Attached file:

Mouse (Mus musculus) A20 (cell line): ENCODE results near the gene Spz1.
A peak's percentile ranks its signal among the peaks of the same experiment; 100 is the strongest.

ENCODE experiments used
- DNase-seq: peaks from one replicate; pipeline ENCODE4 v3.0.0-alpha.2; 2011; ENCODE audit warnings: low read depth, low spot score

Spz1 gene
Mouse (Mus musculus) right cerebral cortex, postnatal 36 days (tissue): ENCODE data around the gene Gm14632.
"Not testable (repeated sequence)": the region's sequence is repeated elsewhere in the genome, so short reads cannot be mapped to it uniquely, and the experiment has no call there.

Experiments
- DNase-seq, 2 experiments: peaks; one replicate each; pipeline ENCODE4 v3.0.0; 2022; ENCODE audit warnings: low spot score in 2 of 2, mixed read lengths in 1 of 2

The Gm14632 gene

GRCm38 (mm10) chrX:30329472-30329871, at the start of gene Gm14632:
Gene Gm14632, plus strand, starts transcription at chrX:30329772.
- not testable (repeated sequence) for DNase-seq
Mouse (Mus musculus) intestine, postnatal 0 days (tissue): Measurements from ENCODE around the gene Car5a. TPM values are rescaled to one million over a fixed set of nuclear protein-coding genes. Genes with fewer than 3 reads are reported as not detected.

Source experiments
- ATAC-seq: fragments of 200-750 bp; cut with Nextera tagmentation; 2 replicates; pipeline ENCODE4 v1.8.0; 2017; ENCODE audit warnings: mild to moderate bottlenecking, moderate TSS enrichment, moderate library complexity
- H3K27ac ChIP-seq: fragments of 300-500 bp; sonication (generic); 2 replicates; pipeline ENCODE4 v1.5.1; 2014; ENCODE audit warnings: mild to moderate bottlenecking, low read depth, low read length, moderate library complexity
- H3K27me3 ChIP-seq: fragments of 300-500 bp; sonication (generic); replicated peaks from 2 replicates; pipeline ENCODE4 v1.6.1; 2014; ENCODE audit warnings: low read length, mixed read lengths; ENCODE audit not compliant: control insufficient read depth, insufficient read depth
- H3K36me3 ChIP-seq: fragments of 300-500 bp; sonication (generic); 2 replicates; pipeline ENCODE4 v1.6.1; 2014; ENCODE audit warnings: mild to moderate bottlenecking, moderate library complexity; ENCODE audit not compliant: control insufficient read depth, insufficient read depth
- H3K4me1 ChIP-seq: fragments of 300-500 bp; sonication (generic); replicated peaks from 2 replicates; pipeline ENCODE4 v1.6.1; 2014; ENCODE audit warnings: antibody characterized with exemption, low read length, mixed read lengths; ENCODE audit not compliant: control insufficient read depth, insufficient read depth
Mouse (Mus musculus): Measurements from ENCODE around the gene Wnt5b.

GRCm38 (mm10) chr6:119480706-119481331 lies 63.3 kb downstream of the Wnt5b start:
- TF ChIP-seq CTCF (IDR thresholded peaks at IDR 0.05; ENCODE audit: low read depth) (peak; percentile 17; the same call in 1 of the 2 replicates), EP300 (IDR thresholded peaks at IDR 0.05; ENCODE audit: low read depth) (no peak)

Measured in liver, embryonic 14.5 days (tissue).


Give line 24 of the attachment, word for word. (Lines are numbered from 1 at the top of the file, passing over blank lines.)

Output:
Measured in liver, embryonic 14.5 days (tissue).